The children of a person who dies without a will share equally that part of the estate that does not go to the spouse. If there is no spouse, the children share the whole of the estate. There are exceptions where a child has died before the person who dies without a will. That deceased child’s own children share the portion of the estate that the deceased child would have inherited if he or she were still alive. (Similarly, great grandchildren and other issue stand in the place of their deceased parents.) In other words, the portion of the deceased's estate that does not go to the spouse goes to the deceased's issue per stirpes.

Where there is no spouse, children, grandchildren, or other issue, the deceased’s estate goes to his or her parents, unless both have died. If there are no parents, the estate goes to brothers and sisters (with the children of any deceased brother or sister receiving that deceased brother’s or sister’s share). There are further rules providing that the estate of a person who dies without a will goes to the next of kin where he or she does not leave a spouse, children, other lineal descendants, parents, or any brothers and sisters.

If you die without a will, someone will probably have to apply to court to be appointed to administer your affairs. Usually, the court will give preference to a spouse or next of kin.

A will is not the only way to dispose of your assets on death. If you have designated beneficiaries of your life insurance policies, Registered Retirement Savings Plans or Registered Retirement Income Funds, the proceeds may flow to the designated beneficiaries even if you do not have a will. Similarly, assets held in a joint tenancy may pass to the survivor on your death outside of your estate. You can also hold assets in a trust that provides who receives the assets on your death.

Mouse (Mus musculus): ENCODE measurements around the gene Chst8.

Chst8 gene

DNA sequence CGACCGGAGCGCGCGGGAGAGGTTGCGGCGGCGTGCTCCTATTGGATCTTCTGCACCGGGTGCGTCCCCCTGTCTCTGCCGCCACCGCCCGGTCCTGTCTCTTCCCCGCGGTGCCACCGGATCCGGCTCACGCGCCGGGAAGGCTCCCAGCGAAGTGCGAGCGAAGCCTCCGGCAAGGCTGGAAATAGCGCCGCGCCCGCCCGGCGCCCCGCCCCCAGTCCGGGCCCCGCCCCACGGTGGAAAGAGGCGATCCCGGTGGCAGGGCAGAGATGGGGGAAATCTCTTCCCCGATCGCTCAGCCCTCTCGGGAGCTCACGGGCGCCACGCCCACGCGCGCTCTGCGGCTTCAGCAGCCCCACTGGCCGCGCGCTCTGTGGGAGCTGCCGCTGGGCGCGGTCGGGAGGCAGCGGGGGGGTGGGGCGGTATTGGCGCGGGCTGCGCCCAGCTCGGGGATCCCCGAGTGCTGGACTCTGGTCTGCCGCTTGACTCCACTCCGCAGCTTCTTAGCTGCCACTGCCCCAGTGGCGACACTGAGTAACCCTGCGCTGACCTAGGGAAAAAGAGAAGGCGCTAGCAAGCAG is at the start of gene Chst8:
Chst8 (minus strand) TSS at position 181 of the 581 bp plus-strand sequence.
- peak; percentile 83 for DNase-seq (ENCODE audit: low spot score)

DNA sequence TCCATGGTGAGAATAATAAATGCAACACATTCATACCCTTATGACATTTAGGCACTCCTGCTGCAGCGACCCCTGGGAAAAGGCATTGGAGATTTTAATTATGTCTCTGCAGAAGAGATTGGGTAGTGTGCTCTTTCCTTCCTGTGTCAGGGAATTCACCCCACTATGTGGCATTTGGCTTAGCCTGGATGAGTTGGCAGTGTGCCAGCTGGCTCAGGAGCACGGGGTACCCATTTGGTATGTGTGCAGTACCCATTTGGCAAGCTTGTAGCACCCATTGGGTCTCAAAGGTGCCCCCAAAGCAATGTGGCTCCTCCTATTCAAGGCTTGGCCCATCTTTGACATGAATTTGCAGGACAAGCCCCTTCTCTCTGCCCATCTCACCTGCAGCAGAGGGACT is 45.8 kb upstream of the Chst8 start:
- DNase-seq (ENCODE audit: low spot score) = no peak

But, it still makes good sense to have a will in place when you die so that you can tailor your complete estate plan to suit your family's needs.

4 comments:

Walt said...

Can a person apply on their own to be administrator....or utilize the services of a notary....or is a lawyer required?
(ie:mother died...no spouse....4 adult children, all alive)
Thanks,

Max said...

Is there a time frame after feath in which you must apply for administrative rights?

A said...

A good and long time family friend passed away while visiting during the holidays. He left no will but lived in BC but died in alberta. we heard that he may have a twin brother, his friend is trying to take everything and we believe his immediate family should get whatever he has in terms of assets. he currently has a law suit against a medical office for damage that was done to his arm and figure that is why the friend is trying to be the executor. How do I become administrator of his estate to put any funds put in his families name until I can locate them?

Anonymous said...

If someone dies without leaving a will and has children and a common law spouse (whose name is not on any documents/mortgage/ bills... Nothing!) lives in British Columbia. Would the house become life interest or part of the estate to split between children and supposed common law spouse